The elbow is formed at the articulation of three separate bones, the humerus, radius and ulna. A relatively simple hinge joint is formed by the humerus (or upper arm bone) and the ulna and radius of the lower arm. This joint only allows flexion and extension of the joint. The elbow, however, is actually composed of 3 joints. A second joint between the radius and humerus allows flexion and extension, but is involved in the more complex motion of rotation of the lower arm. The third is a pivot joint formed by the radius and ulna, which also supports the rotating motion of the lower arm.
The elbow is supported by ligaments and tendons that provide stability to the joint. Ligaments are firm, fibrous tissues that connect bones to other bones. The elbow is strongly supported on both the inner (medial) and outer (lateral) sides by these fibrous tissues. The front and back of the elbow, however, are less supported, making it vulnerable to hyperextension and dislocation. Tendons are bands of connective tissue that connect muscles to the bones. Tendons are often a site of pain and inflammation in the elbow.
Elbow pain can be caused by damage to any of these parts of the elbow limiting the use of your arm. The most common injury to the elbow is from repetitive motion that causes the tendons to become damaged from overuse. Symptoms of elbow injuries are pain, stiffness, tingling or numbness, pain when gripping or lifting.
Ligaments, tendons, and cartilage, have poor blood supply, making them slow to heal. This fibrous, collagenous tissue often heals incompletely, leading to chronic conditions and arthritis. Procedures in Regenerative Medicine, Stem Cell Therapy or PRP Injections, can accelerate the speed at which tendons and ligaments heal to ensure a more complete recovery.
Common conditions of the elbow
- Overuse injuries. Overuse injuries involve the ligaments and tendons that have become compromised due to overuse, such as Golfer's Elbow, Tennis Elbow, ulnar collateral ligament injuries and other throwing injuries of the elbow common in young athletes.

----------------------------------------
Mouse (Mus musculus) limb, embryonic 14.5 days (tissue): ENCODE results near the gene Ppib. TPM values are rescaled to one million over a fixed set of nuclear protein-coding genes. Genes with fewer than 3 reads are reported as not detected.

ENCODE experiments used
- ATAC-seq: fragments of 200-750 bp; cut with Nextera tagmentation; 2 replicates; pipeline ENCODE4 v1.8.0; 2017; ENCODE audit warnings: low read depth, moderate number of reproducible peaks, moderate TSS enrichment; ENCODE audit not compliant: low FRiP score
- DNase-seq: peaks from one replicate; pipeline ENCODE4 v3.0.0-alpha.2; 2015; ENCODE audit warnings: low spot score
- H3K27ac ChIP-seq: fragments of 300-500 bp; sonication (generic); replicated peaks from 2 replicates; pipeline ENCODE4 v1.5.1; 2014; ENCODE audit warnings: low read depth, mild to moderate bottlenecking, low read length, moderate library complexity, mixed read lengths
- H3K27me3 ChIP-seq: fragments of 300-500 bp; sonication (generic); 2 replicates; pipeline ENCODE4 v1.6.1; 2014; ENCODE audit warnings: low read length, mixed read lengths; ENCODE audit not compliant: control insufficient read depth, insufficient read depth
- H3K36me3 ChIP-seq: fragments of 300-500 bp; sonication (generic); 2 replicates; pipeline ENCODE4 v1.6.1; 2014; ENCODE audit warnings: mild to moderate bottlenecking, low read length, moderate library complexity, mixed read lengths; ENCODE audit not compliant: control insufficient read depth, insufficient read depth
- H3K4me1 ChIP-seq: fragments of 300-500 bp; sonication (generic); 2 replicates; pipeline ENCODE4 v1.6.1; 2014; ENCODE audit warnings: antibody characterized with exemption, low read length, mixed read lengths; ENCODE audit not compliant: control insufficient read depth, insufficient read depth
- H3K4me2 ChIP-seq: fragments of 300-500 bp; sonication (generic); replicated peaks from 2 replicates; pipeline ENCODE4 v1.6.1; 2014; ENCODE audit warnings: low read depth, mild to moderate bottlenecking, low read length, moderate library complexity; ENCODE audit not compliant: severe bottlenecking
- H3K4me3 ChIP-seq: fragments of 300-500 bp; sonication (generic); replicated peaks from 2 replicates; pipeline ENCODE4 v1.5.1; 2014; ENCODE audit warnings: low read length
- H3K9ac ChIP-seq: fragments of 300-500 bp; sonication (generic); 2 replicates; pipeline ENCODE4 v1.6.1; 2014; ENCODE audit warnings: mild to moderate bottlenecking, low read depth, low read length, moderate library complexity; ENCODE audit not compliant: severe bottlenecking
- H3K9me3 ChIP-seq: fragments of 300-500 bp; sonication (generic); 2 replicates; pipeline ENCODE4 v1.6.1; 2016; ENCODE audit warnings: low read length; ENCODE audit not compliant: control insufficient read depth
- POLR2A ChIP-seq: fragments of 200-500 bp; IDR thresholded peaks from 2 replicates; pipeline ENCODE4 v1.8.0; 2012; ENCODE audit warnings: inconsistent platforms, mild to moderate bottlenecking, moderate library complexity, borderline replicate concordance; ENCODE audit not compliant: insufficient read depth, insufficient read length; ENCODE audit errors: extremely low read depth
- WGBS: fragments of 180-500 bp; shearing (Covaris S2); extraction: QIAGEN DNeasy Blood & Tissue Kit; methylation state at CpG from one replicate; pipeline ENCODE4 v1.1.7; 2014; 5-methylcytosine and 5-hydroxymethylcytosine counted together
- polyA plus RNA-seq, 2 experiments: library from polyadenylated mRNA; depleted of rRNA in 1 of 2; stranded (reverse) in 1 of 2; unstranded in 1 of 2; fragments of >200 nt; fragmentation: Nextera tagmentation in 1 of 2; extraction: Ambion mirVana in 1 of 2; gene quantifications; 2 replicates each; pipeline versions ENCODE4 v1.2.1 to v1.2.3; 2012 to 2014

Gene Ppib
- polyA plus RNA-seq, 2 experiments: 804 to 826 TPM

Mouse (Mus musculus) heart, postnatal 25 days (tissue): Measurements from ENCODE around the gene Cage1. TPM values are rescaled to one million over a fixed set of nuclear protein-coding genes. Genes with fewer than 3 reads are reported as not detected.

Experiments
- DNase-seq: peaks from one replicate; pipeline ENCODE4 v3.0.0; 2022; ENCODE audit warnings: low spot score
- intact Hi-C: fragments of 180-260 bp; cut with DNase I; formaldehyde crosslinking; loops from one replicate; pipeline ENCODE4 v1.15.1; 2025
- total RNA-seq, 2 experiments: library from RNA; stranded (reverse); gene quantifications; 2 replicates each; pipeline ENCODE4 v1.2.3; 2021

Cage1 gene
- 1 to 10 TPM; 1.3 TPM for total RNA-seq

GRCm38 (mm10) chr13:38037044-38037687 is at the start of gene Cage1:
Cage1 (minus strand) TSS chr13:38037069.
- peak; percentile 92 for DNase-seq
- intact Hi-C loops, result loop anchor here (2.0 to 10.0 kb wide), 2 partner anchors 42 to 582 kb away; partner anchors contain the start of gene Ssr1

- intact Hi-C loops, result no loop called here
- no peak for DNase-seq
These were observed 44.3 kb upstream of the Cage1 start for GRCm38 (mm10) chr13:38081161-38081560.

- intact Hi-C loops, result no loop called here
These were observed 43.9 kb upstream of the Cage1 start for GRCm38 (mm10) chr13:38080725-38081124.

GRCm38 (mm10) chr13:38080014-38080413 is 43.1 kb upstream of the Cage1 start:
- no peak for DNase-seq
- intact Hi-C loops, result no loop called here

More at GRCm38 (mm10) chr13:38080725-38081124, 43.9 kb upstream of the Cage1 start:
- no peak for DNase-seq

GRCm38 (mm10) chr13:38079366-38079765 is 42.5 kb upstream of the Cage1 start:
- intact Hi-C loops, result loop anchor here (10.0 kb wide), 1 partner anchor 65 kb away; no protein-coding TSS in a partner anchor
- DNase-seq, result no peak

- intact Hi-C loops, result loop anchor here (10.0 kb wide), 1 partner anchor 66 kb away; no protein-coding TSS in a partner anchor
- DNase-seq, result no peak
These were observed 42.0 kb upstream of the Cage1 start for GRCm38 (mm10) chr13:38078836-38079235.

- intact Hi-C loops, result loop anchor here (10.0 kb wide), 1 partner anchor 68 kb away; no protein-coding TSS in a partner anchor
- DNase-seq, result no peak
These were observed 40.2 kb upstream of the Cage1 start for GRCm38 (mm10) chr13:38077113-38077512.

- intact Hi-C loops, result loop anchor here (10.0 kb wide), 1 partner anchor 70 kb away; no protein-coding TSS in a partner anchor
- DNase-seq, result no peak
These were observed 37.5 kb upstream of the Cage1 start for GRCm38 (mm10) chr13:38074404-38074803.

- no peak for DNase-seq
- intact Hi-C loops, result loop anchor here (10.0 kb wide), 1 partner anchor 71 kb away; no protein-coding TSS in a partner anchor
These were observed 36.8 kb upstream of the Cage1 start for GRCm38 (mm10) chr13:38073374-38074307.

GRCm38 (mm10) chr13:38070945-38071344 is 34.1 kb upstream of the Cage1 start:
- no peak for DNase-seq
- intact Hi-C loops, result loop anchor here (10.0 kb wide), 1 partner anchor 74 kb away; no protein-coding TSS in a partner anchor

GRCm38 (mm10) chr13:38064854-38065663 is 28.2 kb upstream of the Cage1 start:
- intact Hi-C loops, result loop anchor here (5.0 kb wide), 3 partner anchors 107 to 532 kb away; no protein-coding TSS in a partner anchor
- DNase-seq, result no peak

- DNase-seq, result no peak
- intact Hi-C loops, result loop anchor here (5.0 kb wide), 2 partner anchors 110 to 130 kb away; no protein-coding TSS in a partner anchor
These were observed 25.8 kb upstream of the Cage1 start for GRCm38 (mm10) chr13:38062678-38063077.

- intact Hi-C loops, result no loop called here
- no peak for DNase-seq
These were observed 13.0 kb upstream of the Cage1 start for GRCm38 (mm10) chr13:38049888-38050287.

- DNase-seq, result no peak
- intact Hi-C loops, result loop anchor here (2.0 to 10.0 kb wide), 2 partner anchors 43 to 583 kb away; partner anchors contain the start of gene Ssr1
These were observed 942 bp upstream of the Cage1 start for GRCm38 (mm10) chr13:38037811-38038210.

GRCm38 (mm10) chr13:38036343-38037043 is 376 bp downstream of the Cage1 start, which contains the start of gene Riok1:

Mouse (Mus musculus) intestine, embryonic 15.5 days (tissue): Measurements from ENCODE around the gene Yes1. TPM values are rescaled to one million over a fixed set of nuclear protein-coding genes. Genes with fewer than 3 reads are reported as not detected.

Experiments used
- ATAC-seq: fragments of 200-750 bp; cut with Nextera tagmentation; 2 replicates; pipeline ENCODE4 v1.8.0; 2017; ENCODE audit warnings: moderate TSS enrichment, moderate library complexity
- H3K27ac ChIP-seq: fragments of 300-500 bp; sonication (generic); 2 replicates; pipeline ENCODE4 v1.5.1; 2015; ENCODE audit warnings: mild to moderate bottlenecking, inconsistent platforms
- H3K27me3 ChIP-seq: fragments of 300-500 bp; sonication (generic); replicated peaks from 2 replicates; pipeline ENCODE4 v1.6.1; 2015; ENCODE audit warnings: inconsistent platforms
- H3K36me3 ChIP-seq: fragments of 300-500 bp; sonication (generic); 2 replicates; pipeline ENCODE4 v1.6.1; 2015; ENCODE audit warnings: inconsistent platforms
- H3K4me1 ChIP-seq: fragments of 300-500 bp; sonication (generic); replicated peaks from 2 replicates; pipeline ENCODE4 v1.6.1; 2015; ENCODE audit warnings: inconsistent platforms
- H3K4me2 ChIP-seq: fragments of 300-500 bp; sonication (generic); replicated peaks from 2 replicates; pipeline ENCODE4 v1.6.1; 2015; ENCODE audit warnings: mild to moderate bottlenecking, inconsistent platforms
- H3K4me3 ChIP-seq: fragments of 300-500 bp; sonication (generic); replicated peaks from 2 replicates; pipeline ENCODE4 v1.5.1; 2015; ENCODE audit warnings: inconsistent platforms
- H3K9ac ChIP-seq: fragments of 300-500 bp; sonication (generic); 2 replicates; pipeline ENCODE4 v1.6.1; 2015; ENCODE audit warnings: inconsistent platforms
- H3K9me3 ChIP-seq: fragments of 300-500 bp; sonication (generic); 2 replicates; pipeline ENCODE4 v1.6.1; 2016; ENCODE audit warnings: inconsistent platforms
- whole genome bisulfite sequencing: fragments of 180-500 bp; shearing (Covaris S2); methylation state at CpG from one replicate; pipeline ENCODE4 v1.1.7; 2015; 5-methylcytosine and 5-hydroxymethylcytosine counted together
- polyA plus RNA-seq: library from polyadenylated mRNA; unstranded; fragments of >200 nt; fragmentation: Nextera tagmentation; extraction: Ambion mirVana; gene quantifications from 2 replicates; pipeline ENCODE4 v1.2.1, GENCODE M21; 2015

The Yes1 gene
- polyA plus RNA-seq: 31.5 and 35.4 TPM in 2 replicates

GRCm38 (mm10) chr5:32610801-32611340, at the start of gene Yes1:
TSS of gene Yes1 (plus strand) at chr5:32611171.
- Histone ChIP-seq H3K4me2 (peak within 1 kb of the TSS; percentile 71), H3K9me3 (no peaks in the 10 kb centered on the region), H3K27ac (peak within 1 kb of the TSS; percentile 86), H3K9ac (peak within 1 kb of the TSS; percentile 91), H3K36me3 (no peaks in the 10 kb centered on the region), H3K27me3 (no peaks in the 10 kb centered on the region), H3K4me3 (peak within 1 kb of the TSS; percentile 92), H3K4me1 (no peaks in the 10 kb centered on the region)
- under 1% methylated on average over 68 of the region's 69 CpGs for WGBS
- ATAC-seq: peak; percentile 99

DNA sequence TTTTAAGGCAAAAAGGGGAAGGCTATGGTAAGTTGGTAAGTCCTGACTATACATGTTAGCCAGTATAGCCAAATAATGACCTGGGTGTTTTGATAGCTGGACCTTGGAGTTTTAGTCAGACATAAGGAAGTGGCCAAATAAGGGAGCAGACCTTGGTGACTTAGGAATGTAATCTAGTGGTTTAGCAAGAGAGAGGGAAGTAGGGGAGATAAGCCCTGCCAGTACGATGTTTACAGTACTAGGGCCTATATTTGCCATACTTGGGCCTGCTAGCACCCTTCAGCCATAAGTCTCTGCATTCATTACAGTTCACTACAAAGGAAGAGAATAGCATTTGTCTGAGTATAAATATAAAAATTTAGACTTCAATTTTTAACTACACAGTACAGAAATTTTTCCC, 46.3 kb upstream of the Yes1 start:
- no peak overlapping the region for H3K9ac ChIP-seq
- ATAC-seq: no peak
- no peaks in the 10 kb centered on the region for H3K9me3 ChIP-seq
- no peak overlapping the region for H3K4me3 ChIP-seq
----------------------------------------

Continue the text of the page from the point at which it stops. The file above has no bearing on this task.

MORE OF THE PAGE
- Olecranon bursitis. Bursitis is an inflammation of small sacs of fluid (bursae) that help joints move smoothly. The olecranon bursae are located on the back of the elbow. The causes of elbow bursitis may include trauma or a hard blow, excessive leaning on the elbow, infection through puncture wounds or insect bites, or conditions such as gout and rheumatoid arthritis.
- Biceps tendinitis. The biceps muscle extends from the shoulder to the elbow on the front of the upper arm. When the main tendon that attaches the biceps to the shoulder becomes inflamed, the front and top of the shoulder will ache. The sheath covering the tendon gradually starts to thicken. The tendon may tear, leading to a bulge in the upper arm. Biceps tendinitis can occur with sports and job-related activities that involve repetitive overhead arm movements. Wear and tear of the tendon can also accumulate with age.
- Ulna and radial collateral ligament sprains. These ligaments are the main source of stability for the elbow. Damage to these ligaments from injury or repetitive use will cause pain along the inside of the elbow. Closing the hand and clenching the fist will also be painful.
Videos on types of elbow injury
Overuse Injuries of the Elbow
If you are an athlete, or if you work with your arms and hands, your elbows may be at risk for an overuse injury. This is an injury caused by repetitive motions. This type of injury can be a problem for people who play sports such as tennis or baseball. Children also have a higher risk, because their bones are still growing.
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Throwing overhand again and again puts stress on your elbow and can lead to injury. Young athletes, in particular, are at risk. Some play sports all year without learning how to throw properly while their bones are still growing.
This occurs when a tendon in your elbow, the distal biceps tendon, becomes inflamed or irritated. The biceps tendon connects the biceps muscle of your upper arm to the radius bone at the elbow.
Commonly called tennis elbow, this condition is an inflammation of the tendons that connect the muscles of the forearm to the elbow. The pain is primarily felt at the lateral epicondyle, the bony bump on the outer side of the elbow.
We Can Help
To learn more about what we can do to help with your elbow condition, call our office at 817.416.0970. We will thoroughly diagnose your condition and present you with treatment options. From there we will guide you along your road to recovery.